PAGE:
Well, when you start to map out in the world of cognition, like what areas of the brain are really at play when you’re especially being piano and there’s so much work with eye tracking attention to detail and your working memory in the moment and find muscles and your executive functioning all plays a part. But there are sort of these areas of the brain where a lot of sensory information overlaps and where you are integrating information really quickly.

00:07:07:00 – 00:07:30:20
Sarah Cohen
And piano hit this level of complexity where the math lots of complex and then studying you know you’re working on multiple claps of the treble plus the bass plus and then I started playing viola at school. So then you’re working in the alto class and I also learn the tenor clef and you’re doing all this transposing and you’re taking symbols and making meaning out of and doing that in a whole variety of ways.

00:07:30:23 – 00:07:38:01
Sarah Cohen
But I really got into the world of special education as adults and found other ways to do that more quickly. So it felt like a ten year journey.

00:07:39:15 – 00:07:44:02
Philippa White
At the Royal Conservatory of Music. Yeah. So let’s make it a little bit more accessible, like.

00:07:44:18 – 00:08:03:05
Sarah Cohen
Mad props to the world of Royal Conservatory. They’re wonderful. But I think also really that growth mindset that comes with learning a new music piece, you know, you learn a new piece, you’re terrible at it, break it down, you take steps, you practice, you get better, you put it all together, it starts to flow. Then it actually starts to become fun.

00:08:03:05 – 00:08:29:11
Sarah Cohen
Then you turn it into art, then it’s your own and such an expression. And then you start something new and terrible. It’s just like you learn how to learn. And so I think that was really huge. And right around that age too, I also found I started to understand people. So instead of like social interactions kind of being a fog of things happening, I can see people and I could figure out what was going on in question things.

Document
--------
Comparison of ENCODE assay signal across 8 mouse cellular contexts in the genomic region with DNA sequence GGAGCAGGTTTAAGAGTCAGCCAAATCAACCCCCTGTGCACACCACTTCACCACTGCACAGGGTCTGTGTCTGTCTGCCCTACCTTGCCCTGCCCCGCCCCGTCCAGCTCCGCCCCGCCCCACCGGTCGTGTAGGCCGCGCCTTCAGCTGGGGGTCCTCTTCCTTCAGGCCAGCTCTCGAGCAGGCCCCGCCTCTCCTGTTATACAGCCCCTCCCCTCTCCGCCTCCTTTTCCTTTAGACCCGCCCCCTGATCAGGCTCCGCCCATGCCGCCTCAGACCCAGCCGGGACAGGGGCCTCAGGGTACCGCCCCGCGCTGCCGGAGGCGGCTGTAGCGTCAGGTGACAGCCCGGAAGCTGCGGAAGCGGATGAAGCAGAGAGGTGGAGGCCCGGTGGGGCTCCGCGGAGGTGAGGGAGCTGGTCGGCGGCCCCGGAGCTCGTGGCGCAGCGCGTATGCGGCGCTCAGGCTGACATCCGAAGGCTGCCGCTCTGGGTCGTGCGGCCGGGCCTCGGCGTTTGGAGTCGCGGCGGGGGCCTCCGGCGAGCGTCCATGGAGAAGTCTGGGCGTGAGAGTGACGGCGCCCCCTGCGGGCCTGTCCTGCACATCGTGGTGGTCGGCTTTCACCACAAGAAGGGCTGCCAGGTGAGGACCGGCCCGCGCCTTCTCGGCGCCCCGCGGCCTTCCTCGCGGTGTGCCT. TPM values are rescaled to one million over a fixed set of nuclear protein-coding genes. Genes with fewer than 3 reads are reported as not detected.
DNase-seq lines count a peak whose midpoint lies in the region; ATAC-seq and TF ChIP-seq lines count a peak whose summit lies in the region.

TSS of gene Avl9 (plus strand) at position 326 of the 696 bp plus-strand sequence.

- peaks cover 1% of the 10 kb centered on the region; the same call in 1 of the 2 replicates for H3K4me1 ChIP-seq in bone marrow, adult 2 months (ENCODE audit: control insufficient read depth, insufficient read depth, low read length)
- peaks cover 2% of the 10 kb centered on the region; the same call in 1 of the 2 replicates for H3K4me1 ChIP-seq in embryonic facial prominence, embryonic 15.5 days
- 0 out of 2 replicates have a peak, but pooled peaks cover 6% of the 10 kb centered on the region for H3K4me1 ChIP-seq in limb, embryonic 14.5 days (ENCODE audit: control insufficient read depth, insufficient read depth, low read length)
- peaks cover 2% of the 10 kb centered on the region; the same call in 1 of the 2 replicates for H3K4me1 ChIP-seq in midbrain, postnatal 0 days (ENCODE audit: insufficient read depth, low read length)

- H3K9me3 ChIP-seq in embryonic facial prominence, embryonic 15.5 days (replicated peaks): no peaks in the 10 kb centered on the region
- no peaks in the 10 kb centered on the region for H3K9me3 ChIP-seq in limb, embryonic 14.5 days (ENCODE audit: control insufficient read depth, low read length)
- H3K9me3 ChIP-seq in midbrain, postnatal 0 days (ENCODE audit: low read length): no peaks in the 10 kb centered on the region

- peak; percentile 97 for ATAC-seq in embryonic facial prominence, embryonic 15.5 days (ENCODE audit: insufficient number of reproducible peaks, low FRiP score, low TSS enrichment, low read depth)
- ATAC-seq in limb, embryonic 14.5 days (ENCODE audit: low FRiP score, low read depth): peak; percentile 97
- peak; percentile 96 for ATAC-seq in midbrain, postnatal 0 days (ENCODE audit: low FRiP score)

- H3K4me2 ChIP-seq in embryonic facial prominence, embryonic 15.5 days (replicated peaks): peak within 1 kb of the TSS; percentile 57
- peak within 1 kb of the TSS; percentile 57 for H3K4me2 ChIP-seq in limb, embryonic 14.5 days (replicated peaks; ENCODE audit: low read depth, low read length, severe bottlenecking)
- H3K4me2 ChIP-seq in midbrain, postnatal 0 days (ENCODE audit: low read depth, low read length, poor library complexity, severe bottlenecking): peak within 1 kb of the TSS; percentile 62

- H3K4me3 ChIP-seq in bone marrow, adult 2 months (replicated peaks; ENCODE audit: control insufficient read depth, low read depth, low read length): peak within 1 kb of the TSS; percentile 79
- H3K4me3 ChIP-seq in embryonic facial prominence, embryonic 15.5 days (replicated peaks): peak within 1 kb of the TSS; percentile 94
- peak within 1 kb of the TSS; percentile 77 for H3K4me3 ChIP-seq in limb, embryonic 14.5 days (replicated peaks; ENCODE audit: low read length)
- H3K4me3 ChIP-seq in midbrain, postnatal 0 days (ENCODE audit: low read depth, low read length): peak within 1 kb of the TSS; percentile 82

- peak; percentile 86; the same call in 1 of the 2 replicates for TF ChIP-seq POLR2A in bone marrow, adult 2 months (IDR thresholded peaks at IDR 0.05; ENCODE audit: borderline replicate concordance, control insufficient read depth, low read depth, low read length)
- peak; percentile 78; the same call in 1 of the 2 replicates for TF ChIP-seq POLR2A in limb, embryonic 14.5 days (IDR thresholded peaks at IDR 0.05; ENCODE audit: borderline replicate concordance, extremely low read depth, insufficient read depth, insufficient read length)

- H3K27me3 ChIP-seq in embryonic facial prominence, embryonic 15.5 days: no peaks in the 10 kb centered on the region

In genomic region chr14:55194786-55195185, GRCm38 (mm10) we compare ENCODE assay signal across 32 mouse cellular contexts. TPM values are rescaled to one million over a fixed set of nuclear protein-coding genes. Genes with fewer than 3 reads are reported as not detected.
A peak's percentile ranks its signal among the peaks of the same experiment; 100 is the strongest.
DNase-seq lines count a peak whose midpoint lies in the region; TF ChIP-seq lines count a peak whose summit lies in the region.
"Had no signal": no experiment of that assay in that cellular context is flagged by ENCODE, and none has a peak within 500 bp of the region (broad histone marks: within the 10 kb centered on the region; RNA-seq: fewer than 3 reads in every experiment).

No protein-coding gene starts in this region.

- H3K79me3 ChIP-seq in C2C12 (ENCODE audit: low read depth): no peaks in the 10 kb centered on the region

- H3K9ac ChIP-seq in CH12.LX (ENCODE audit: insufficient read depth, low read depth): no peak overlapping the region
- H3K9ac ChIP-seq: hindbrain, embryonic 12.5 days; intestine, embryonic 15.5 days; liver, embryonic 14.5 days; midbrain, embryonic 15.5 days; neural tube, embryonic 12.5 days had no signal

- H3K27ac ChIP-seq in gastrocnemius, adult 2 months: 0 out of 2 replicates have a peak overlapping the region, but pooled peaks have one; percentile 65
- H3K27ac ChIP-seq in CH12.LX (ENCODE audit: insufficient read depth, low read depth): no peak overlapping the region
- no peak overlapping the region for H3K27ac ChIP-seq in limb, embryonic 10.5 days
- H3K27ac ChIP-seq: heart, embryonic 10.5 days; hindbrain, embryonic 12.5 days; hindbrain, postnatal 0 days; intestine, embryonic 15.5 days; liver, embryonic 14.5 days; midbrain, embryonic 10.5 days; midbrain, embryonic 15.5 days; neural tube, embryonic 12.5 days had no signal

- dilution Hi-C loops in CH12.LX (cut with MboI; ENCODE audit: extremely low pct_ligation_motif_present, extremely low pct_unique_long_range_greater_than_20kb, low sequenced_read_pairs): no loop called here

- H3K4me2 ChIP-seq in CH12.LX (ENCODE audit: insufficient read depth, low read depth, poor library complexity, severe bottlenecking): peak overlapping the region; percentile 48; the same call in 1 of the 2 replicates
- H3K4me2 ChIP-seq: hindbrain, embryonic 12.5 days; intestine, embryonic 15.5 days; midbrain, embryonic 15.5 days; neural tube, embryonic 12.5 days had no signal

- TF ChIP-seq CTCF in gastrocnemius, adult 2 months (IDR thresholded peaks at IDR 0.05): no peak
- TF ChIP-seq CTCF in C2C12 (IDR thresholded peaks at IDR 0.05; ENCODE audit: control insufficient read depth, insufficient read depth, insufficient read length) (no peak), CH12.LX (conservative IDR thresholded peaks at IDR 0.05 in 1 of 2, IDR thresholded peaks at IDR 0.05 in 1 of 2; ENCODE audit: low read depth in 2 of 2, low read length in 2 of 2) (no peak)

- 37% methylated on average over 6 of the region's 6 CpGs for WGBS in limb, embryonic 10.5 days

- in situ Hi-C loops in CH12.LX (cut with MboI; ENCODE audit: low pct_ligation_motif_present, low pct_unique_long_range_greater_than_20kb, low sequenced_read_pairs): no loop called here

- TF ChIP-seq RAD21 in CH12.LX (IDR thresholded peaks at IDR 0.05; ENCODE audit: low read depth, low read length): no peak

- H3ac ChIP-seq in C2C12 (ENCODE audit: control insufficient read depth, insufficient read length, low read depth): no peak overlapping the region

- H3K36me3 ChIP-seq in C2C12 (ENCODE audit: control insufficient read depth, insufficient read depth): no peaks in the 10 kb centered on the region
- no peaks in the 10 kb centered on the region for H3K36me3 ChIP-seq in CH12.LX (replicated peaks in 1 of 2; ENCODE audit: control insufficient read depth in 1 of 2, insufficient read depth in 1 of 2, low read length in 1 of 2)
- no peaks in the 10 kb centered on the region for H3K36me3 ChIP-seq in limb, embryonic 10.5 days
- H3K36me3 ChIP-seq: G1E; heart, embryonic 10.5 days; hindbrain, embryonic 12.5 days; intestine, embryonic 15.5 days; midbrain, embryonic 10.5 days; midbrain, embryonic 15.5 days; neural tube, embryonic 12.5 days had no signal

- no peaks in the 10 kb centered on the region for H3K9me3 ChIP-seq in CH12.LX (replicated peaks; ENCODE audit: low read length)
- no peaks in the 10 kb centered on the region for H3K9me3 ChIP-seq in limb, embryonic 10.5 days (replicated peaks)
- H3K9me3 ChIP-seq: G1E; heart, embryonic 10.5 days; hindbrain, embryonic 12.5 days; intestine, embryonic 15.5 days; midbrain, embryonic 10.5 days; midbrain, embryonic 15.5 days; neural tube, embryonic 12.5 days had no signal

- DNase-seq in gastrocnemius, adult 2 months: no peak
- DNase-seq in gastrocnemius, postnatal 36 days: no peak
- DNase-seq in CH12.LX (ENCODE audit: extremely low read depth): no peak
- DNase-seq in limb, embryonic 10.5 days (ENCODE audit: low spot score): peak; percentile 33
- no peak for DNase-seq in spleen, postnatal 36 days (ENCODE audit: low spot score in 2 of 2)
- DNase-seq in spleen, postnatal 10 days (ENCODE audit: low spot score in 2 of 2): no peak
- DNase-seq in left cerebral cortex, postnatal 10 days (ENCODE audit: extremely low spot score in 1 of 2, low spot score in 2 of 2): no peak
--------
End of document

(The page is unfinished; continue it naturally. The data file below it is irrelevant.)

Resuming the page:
00:08:29:11 – 00:08:50:22
Sarah Cohen
So there was all kinds of growth at this one time, but at that same time was when my father was diagnosed with non-Hodgkin’s lymphoma. And so he started this real decline. And but that’s a very slow moving cancer. So he had about a ten year span, went on to university. I decided to study economics because I love math and I love people.

00:08:50:22 – 00:09:15:19
Sarah Cohen
And I really got into that. But I slowly tired of it. I felt quite alone in that. I think my thinking was fairly divergent. This also sounds weird to say, but there’s not at that time anyway, there wasn’t a lot of sense of wonder about the world and economics. There was a real flatness. People are rational in economics when they think about people and it’s like the people are not rational.

00:09:15:19 – 00:09:39:15
Sarah Cohen
Like let’s actually talk about people really are. I’ve since learned that there’s a whole field of economics about behavioral economics. Yeah. And actually I was in the right spot, but I didn’t know it then. There was this moment in my life, Philippa. My father got sicker and sicker and sicker over time, and in his sort of last week we had a big argument, just not the ideal thing to do with the failing health of a parent.

00:09:39:15 – 00:10:01:06
Sarah Cohen
But I’m still pretty young, but I think I was trying to pressure him to connect with some family members that he’d been more distant from and try to create a sense of urgency for him. I think he tried and I found him later laying down on the beds and I went laid beside him and he was crying. And my father was not an emotional man, you know.

00:10:01:06 – 00:10:21:09
Sarah Cohen
He said that he couldn’t do it. He couldn’t break through the wall. He said he’d always thought that he would hit a point in his life where he would feel safe enough and brave enough to move past that wall that he had connecting with people and that he always thought he would have more time. And he was trying because he was having that moment.

00:10:21:15 – 00:10:45:10
Sarah Cohen
Reflecting back on Mr.. There’s a sense of tragedy that you would be sort of essentially on your deathbed with such intense heartache and regret, but that moments that he was able to be that vulnerable and share, that was transformative somehow. And it took me a while to kind of work with it. That fundamental lesson from a parents, there is no there.

00:10:45:10 – 00:10:48:15
Sarah Cohen
You will never get there, you know, like this is it.